DeepLab is another fully convolutional neural network based on using atrous convolution and CRFs.

Atrous Convolution

This version of convolution layers is just regular convolutional layers with added dilation. This way, we can capture features in different spatial scales by using different dilation rates, while still using the same kernel size. DeepLab uses a pyramid of atrous convolutional layers with different dilations to be able to detect objects of different sizes. In the below image, you can see a 3×3 kernel applied with dilations of one, two, and three. It’s like using 3×3, 5×5, and 7×7 kernels, but with zeros in between.


Conditional random fields (CRF) is used in DeepLab as it’s been proven to refine edges. It does this by using inter-pixel correlation, by which it can combine class scores captured by local interactions between pixels, edges, or superpixels.

As this technique can be computationally expensive, DeepLab is using a version called fully connected pairwise CRF, which is computationally efficient, has the ability to refine edges, and is able to correlate long-range dependencies.

Mask R-CNN

Mask R-CNN is a state-of-the-art instance segmentation model, which is based on the Faster R-CNN model built for object detection.

This network is based on a region proposal network (RPN) in which it outputs a class label, bounding box, and a mask for each region proposal generated by the RPN while having the class and the mask outputs decoupled.

This approach uses a sigmoid activation of the mask predictions and has been proven more reliable than the approach taken by U-Net.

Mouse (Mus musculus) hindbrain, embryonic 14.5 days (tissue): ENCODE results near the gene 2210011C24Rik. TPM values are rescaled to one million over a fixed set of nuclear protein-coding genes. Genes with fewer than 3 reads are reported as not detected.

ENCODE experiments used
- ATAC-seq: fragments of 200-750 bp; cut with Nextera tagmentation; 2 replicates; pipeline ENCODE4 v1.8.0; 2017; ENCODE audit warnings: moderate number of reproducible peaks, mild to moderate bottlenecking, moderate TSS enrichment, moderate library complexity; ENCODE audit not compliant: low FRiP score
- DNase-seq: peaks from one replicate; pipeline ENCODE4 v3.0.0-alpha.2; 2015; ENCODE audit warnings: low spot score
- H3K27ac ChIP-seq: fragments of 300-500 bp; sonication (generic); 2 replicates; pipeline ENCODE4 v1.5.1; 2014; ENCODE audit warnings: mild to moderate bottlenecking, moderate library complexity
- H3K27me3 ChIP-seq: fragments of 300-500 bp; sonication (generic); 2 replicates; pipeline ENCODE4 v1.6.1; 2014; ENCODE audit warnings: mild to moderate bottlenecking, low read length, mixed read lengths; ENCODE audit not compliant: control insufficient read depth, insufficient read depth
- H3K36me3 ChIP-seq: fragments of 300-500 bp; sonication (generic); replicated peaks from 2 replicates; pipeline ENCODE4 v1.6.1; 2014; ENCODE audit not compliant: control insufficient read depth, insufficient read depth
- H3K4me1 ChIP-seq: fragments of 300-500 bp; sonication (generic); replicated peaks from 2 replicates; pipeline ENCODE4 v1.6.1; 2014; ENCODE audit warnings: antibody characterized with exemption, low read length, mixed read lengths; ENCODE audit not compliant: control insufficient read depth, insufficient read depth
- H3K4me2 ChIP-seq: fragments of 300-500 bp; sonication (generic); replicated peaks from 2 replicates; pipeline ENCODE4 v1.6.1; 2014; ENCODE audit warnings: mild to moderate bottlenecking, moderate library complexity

The output of Mask R-CNN consists of an independent mask for each object, bounding box, class, and confidence. Unlike U-Net, classification and segmentation are decoupled and the segmentation task just consists of generating binary images (on the right of the GIF) for each region of interest. This is different from U-Net, which uses a soft-max output for segmentation.


An RPN’s task is to take an image of any size and propose different windows in the image which might have objects. This task has been previously approached by R-CNN and Fast R-CNN models using selective search, which is much slower than the CNN implementation.


ROI-Aligh is based on the same idea as ROI-Pooling (used in Faster R-CNN) which is a layer that transforms every region proposal into a 7×7 grid to predict the class of the region and refines the bounding box.

While ROI-Align does the same task, it doesn’t quantize the windows of the proposed regions which ROI-Pooling does, rather, it transforms the whole region directly via bilinear interpolation.

Although this quantization doesn’t affect classification or bounding box regression, it affects the accuracy of the output masks.

Anchor Boxes

Another technique to detect objects at different sizes is used by Mask R-CNN, which is a part of the pre-processing of the training data.

It works by using different anchor boxes with different ratios and scales and setting the label of objects in their closest anchor box. In this way, different parts of the network can focus on objects at a specific scale.


In this article, I have given a detailed introduction and overview of image segmentation, showing the main types of segmentation and presenting different models and techniques used for each.

This was a brief introduction, showing some of the essential and most common building blocks of segmentation models. I hope this has encouraged you to go deeper into the topic of segmentation.